Blogging and Why We Need An Expanded View

Blogging and Why We Need An Expanded View

How we write online has drastically changed (and improved) since blogging software first began being offered in the late 1990s. Up until then, people had to write in HTML and figure out how to set up a website to publish their words of wisdom. After Blogger, things changed. Just about anyone could set up a blog, especially since you didn’t have to know anything about HTML. It was easy and quick; write and save to an online form and within seconds your words would wrap around the globe.

And then, things starting changing with the advent of social networks. Tools like Twitter and Facebook transformed how we communicated–instantaneously using a limited number of characters. The word “microblogging” came into vogue, and people started posting and sharing those posts more quickly and with more power than through traditional blogging. Has this changed how we view blogging?

There are still major differences between posting to Twitter and blogging on WordPress. Blogging software provides you with a polished and professional website, along with navigation tools and customization. You can post as many words as you want. And you don’t need to be a member of a social network to read and write posts.

However, there are instances where using a social network either in conjunction with or as a substitute for your blog makes sense. When posting to a blog, you might want to enable instant updates about your new posts to your Twitter, Facebook, G+ and other social networks. Or, you can decide to post to your G+ Home page and then Tweet that post.

I guess the main conclusion to this confusion is that whatever you use, you can create an audience for your writing and add to your social networks. In fact, you may decide to have several types of blogs or online writing spaces.

Perhaps you are collecting recipes for a tailgate party and feel that Pinterest would work best. Or, you are writing your memoirs and want them to be highly visible and accessible, deciding to go with Blogger or WordPress. You might want to communicate with your students about upcoming homework assignment reminders and use your class Twitter feed. For your videos, you might want to share and comment through your YouTube channel. For a photo album, you might want to share using G+, especially since uploading of images is a no-brainer when using your mobile device.

Blogging is so much more than posting your thoughts online. It can include sharing images, videos, audio files, podcasts, embedding content from other sites, polling, advertising, commerce, publishing books, creating online newspapers, and stuff I don’t even know about yet. And blogging software isn’t just a series of online forms anymore. It’s sophisticated and powerful—something you can use to build a website that includes powerful dynamic features.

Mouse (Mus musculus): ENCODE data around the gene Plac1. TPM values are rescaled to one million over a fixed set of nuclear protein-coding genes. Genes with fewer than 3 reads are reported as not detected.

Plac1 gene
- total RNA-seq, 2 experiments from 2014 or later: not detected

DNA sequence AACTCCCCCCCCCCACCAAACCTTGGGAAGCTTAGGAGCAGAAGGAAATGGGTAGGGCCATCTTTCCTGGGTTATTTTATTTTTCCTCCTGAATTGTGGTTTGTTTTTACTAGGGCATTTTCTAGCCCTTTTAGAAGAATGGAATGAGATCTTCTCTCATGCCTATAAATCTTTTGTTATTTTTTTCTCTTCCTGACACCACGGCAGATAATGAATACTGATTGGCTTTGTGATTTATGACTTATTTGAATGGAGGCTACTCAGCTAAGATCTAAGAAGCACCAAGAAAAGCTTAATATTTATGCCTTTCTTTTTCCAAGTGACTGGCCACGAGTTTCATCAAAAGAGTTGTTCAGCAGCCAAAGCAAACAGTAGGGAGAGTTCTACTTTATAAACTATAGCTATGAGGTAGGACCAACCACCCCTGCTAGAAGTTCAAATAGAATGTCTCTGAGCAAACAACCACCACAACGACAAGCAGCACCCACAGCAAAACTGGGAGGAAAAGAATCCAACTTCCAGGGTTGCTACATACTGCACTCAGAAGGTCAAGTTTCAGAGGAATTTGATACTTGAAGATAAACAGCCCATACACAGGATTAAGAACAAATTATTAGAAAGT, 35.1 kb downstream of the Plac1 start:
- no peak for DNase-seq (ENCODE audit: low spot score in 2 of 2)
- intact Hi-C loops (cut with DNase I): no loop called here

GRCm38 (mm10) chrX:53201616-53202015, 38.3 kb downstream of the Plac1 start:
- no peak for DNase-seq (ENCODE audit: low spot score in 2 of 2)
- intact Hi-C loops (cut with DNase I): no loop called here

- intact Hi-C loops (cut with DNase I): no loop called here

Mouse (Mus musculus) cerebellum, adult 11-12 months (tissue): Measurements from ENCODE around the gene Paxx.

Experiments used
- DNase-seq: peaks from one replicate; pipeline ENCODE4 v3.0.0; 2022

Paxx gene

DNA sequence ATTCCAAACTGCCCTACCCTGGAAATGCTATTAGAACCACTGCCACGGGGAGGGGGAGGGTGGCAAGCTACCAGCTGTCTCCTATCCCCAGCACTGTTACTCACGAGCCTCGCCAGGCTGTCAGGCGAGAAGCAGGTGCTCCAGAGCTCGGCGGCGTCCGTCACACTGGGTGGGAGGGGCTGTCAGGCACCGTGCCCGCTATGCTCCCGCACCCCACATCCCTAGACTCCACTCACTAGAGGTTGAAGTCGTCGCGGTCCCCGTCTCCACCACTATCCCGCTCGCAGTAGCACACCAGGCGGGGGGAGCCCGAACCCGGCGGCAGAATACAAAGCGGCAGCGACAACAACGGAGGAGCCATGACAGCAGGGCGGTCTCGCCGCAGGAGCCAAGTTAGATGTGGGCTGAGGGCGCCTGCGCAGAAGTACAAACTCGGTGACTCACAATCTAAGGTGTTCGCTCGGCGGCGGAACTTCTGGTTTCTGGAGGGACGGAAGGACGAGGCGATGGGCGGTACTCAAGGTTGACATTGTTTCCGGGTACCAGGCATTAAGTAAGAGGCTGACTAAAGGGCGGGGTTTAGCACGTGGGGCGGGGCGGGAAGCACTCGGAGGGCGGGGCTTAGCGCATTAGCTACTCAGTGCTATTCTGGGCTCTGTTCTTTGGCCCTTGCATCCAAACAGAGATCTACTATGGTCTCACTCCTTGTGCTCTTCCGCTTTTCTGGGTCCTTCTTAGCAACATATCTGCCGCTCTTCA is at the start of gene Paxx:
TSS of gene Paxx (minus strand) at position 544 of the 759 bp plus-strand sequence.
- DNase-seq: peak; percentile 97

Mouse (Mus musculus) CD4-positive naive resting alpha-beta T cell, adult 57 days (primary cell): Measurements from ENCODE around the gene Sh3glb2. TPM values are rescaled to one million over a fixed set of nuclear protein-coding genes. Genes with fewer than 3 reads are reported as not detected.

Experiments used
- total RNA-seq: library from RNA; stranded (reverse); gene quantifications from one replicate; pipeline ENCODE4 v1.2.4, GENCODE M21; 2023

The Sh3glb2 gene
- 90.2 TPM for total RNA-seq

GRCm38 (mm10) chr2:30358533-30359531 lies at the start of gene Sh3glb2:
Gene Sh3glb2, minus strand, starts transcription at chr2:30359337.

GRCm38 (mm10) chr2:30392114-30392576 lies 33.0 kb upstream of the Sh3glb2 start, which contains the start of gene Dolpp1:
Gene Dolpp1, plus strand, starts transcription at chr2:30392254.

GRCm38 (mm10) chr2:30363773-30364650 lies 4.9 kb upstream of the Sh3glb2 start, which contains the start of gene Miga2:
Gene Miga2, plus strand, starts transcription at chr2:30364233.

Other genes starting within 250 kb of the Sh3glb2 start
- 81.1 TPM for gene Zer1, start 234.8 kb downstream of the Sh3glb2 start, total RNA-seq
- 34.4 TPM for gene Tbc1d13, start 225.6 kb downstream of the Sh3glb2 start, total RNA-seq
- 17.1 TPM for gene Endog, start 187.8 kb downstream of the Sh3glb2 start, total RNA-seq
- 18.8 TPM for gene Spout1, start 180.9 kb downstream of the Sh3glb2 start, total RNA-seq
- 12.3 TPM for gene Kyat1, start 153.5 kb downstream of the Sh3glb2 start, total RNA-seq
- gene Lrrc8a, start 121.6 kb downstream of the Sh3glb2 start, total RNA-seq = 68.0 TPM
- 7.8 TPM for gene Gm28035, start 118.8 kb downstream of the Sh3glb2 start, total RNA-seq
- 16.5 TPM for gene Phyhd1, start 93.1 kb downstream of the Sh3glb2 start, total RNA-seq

So my argument is that we need an expanded view of blogging today. Blogging is an activity that can showcase many media, serve many purposes, and allow us to express ourselves in multiple formats. It is an activity and a tool—something we can use to empower people, transform lives, and make the world a better place. Of course, not all blogs follow these high standards. But then again, we have the choice to not read them.

What are your current thoughts on blogging and blogging platforms? Has your blogging changed over time?

Teaching: It’s All About Change

Of Mice and Men (1939 film)

Of Mice and Men (1939 film) (Photo credit: Wikipedia)

Maybe it’s because I work with technology or maybe it’s just because I always like change, but I’m the kind of person who constantly re-arranges things, clears out clutter, and never hesitates to throw things away. Compared to my husband, who might be classified as a borderline hoarder, I don’t see the use of keeping anything that does not have a useful life in the present or near future.

This must translate to my teaching style, as I always (and I mean always) change some items of my courses every semester. I always want to try something new using rapidly evolving technologies, helping my students (who are learning to become leaders in the field of educational technology) understand and apply these principles of change to their own profession.

Of course, embracing change and constantly pushing the envelope of experimentation can get you into some hot water. For instance, you will more than likely make mistakes and provide mis-information at times. You will possibly increase frustration and cognitive dissonance in your students. Students may not like it and blame you for their difficulties. But, in the end, taking risks, embracing change, and using technology in creative and new ways is just what teachers should be doing.

I believe it is only through trial and error, testing our hypotheses, and constantly making corrections and adjustments that we truly learn. Aren’t teachers supposed to be learners too, modeling just what it takes to become a 21st century learner?

Instead of teaching to the status quo, re-using “safe” curriculum and lessons, I argue that teachers should push the boundaries, suggesting ways to improve learning and engage learners. Why do we still insist students read Siddhartha and Of Mice and Men, when there are so many other excellent books that can fuel a student’s imagination and inquiry? Teaching should be about transformation, about meaning, and yes, also about enjoyment. I am reminded of a very powerful statement written by one of my current students: “An important, often forgotten element of all lesson plans should be the question ‘Am I excited about this?'” (You can read Dave’s tweets @daveguymon).